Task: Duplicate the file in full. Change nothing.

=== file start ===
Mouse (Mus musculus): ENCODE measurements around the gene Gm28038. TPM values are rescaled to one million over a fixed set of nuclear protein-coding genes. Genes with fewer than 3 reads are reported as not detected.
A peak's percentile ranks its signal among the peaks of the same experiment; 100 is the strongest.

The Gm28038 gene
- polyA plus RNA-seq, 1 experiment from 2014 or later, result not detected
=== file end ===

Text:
Mouse (Mus musculus): ENCODE measurements around the gene Gm28038. TPM values are rescaled to one million over a fixed set of nuclear protein-coding genes. Genes with fewer than 3 reads are reported as not detected.
A peak's percentile ranks its signal among the peaks of the same experiment; 100 is the strongest.

The Gm28038 gene
- polyA plus RNA-seq, 1 experiment from 2014 or later, result not detected